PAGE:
JACKSONVILLE, Fla. – A St. Johns County fence company owner who has been the subject of an I-TEAM investigation is now facing felony grand theft charges after being accused of taking a customer’s money for a fence and not doing the job.
St. Johns County sheriff’s deputies arrested 33-year-old Charles Henry Hardwick V, who goes by Chad, on April 4. Hardwick posted $5,000 bond and was released the same day.
According to an arrest warrant affidavit, Hardwick, owner of the company D-Fence, took $3,550 from a homeowner in November as a deposit for a fence and cashed the check the same day. The affidavit states Hardwick never came back to start the job, but contacted the homeowner on Dec. 31, saying he needed an additional $425 to buy hardware. The homeowner paid the additional money, but according to the affidavit, Hardwick still never came back to start the work. The homeowner did get her credit card company to reverse the $425 charge.
On Jan. 22, the I-TEAM reported on a Better Business Bureau warning about D-Fence. The following day, the St. Johns County homeowner contacted the St. Johns County Sheriff's Office, saying she had just seen a story on television about Hardwick and his company.
A detective later talked with Hardwick, who said his business was upside down and that all his money was going to employee payroll. According to the affidavit, Hardwick told investigators he was “robbing Peter to pay Paul” and did not have the money to refund the customer’s money.
The affidavit states Hardwick had said he wanted to work out a payment plan to refund the homeowner’s money, as he had done with other customers. The homeowner told detectives she didn’t believe Hardwick would make any payments beyond the first one, and wished to press charges instead.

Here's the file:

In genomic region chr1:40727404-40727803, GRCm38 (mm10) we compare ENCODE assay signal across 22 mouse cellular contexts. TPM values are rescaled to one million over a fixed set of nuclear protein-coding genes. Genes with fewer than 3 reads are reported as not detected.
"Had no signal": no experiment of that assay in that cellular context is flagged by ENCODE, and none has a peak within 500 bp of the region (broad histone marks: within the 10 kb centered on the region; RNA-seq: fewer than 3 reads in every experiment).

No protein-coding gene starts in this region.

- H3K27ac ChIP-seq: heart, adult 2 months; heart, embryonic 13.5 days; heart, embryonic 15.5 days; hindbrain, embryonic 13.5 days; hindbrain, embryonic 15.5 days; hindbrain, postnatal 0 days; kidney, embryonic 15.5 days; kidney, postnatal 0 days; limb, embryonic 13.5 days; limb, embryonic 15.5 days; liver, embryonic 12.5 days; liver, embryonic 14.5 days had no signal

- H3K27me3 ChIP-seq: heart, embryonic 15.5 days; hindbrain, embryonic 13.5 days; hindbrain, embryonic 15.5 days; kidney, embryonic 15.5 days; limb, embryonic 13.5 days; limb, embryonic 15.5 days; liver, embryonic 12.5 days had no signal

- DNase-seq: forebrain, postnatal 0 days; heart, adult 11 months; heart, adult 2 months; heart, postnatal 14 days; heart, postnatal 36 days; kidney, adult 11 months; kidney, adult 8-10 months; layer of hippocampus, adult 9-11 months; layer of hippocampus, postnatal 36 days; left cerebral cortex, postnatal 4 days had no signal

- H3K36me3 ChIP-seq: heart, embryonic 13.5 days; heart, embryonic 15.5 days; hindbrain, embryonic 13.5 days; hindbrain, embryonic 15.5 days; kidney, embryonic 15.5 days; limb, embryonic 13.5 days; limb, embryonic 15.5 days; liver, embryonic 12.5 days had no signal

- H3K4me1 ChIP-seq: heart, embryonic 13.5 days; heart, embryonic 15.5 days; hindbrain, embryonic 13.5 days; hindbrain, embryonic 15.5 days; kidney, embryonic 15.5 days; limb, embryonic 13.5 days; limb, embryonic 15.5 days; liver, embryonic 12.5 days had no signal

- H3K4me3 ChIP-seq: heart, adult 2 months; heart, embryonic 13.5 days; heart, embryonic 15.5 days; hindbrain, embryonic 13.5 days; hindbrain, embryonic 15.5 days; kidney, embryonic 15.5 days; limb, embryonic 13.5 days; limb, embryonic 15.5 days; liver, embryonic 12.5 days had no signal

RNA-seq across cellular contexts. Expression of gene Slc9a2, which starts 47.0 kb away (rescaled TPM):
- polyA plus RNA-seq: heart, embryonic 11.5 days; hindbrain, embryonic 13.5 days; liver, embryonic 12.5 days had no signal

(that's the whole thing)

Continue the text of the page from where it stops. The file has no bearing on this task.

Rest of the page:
The BBB issued its warning in January following ten complaints about D-Fence that had been filed since July 2017, accusing the fence contractor of a variety of things, including failing to start projects after receiving large deposits, leaving some jobs unfinished and providing poor workmanship.
At the time, the I-TEAM tracked down Hardwick, who blamed the inability to do the jobs he was paid to do on bad employees and underbidding on projects. He told the I-TEAM he had every intention of paying his customers back.
Hardwick is due in court on April 29 for an arraignment on the grand theft charge.
If you have had issues with Hardwick and D-Fence, you can file a complaint with the Better Business Bureau.
BBB offers the following tips on hiring a reputable fence contractor:
- Research any business and its owners carefully before paying any money. Check the company’s BBB Business Profile at bbb.org or by calling 904-721-2288.
- Check with your HOA first for any restrictions before choosing your fence. The property owner is usually responsible for adhering to deed restrictions and HOA requirements that apply to the subject property.
- Ask friends, family members, and neighbors with fences you admire to recommend a fencing contractor.
- Don’t automatically choose the first fencing contractor you find. Get at least three estimates to compare fencing contractors. The written estimate should include: the cost of the labor and materials, what the contractor is responsible for, and the length of the job. When you are comparing contractors, compare quotes based on the same specification, be sure to consider the work being done, the quality of the fencing materials, and the cost of the job. While on your property, the contractor should check out the sloping of your yard and obstructions, such as trees, that will affect the fencing.
Florida does not require fence contractors to have a license, but if a fence is being installed, the contractor may be required to get a permit from the city or county, depending on the type of fence.